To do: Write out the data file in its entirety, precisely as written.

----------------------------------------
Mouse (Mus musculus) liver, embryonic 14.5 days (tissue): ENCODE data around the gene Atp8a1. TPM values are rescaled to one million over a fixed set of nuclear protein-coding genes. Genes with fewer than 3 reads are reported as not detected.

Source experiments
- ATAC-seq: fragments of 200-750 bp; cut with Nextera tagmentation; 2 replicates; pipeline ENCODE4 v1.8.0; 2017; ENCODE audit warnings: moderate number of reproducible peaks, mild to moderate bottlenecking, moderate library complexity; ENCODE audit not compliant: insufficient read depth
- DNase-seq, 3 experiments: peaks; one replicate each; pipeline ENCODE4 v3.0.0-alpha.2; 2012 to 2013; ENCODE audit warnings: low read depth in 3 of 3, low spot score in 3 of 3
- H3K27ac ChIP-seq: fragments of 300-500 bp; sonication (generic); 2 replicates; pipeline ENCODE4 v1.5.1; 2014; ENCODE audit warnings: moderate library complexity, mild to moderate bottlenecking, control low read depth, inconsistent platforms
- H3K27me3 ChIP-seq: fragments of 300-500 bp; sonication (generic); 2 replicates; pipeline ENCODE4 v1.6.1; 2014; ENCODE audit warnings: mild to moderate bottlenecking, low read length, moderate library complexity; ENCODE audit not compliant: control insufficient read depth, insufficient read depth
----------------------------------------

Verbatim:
Mouse (Mus musculus) liver, embryonic 14.5 days (tissue): ENCODE data around the gene Atp8a1. TPM values are rescaled to one million over a fixed set of nuclear protein-coding genes. Genes with fewer than 3 reads are reported as not detected.

Source experiments
- ATAC-seq: fragments of 200-750 bp; cut with Nextera tagmentation; 2 replicates; pipeline ENCODE4 v1.8.0; 2017; ENCODE audit warnings: moderate number of reproducible peaks, mild to moderate bottlenecking, moderate library complexity; ENCODE audit not compliant: insufficient read depth
- DNase-seq, 3 experiments: peaks; one replicate each; pipeline ENCODE4 v3.0.0-alpha.2; 2012 to 2013; ENCODE audit warnings: low read depth in 3 of 3, low spot score in 3 of 3
- H3K27ac ChIP-seq: fragments of 300-500 bp; sonication (generic); 2 replicates; pipeline ENCODE4 v1.5.1; 2014; ENCODE audit warnings: moderate library complexity, mild to moderate bottlenecking, control low read depth, inconsistent platforms
- H3K27me3 ChIP-seq: fragments of 300-500 bp; sonication (generic); 2 replicates; pipeline ENCODE4 v1.6.1; 2014; ENCODE audit warnings: mild to moderate bottlenecking, low read length, moderate library complexity; ENCODE audit not compliant: control insufficient read depth, insufficient read depth